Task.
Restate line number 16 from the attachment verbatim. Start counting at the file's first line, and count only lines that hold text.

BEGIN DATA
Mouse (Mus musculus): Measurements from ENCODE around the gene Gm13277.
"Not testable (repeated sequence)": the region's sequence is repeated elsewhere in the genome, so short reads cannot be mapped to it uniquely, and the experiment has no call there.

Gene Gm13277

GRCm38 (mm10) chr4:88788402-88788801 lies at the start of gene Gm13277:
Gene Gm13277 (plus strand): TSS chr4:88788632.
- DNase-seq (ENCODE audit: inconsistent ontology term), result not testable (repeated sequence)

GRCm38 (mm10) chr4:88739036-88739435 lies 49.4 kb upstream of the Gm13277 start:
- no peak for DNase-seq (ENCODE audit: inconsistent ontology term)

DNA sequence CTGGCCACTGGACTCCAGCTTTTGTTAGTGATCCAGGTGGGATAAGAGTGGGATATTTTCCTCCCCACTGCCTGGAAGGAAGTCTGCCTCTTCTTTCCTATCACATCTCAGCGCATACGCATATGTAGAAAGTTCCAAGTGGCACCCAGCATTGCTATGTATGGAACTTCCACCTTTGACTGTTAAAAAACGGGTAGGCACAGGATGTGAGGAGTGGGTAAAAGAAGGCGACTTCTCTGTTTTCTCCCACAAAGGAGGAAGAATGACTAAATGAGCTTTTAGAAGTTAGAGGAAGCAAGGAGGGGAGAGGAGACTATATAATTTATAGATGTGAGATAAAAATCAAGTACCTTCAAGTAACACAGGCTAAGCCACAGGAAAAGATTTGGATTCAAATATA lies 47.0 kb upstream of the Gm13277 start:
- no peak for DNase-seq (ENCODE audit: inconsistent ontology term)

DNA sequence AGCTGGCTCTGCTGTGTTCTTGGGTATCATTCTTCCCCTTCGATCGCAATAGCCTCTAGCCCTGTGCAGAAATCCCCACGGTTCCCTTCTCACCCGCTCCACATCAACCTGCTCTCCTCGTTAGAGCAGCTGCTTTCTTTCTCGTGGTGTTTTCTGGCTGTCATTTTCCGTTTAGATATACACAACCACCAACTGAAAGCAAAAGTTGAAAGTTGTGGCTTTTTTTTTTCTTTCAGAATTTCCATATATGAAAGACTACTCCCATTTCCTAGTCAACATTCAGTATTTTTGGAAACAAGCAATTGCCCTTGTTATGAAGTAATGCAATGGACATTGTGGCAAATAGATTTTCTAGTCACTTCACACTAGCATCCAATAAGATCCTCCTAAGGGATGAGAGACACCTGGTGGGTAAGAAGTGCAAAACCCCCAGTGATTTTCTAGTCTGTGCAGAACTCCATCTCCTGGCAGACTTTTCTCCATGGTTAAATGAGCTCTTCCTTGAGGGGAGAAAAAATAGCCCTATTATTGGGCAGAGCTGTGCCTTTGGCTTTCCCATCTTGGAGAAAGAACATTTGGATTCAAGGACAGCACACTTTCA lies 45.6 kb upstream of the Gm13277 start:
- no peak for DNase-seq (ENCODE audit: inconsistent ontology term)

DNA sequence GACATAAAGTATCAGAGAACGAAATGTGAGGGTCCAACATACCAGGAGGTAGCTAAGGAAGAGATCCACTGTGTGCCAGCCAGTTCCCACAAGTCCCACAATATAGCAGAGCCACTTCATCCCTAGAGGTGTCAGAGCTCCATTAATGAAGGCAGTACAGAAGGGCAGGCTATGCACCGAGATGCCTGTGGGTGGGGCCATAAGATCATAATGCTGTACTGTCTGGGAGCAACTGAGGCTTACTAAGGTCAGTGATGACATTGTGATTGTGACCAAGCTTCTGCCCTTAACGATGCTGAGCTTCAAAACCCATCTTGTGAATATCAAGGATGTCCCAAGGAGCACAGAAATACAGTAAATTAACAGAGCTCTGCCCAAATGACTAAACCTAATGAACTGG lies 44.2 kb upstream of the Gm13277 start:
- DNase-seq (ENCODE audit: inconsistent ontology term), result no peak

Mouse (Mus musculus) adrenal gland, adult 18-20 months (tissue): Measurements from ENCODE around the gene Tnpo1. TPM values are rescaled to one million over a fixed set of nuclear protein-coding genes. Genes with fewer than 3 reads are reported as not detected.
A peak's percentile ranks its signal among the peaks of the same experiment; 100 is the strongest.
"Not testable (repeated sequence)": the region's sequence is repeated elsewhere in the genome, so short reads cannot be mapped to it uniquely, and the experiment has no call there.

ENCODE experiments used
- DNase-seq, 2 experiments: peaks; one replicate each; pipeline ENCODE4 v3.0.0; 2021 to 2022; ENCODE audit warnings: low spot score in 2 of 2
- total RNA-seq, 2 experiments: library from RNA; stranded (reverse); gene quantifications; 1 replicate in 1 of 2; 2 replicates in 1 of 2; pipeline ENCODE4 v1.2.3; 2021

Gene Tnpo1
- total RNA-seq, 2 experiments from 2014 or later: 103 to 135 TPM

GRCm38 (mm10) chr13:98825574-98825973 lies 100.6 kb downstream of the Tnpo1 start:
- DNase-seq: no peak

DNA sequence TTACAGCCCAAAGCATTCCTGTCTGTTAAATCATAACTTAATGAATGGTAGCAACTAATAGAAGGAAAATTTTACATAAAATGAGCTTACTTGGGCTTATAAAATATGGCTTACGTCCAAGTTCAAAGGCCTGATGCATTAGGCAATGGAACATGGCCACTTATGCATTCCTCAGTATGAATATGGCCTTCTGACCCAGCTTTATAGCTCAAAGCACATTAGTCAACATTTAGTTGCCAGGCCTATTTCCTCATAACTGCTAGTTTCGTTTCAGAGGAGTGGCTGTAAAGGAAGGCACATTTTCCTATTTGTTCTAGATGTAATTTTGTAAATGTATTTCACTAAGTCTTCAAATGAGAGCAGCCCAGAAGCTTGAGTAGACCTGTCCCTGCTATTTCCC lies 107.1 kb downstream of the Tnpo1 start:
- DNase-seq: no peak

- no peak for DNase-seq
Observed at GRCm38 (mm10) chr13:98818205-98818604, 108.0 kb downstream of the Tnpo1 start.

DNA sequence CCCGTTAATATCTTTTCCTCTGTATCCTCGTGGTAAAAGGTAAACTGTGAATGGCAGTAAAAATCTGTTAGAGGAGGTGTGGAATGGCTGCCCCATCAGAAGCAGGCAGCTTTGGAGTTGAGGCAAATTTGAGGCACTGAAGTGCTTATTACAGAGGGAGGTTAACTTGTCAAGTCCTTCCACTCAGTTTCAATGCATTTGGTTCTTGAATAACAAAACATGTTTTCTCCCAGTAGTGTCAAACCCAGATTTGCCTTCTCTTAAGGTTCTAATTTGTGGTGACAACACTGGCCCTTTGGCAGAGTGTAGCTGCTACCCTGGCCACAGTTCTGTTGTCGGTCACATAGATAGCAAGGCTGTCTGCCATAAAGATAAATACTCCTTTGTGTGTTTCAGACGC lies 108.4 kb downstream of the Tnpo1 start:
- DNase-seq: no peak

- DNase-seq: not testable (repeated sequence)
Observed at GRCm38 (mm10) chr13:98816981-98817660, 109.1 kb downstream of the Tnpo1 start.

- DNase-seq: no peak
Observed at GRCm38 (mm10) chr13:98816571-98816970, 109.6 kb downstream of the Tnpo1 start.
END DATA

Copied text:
A peak's percentile ranks its signal among the peaks of the same experiment; 100 is the strongest.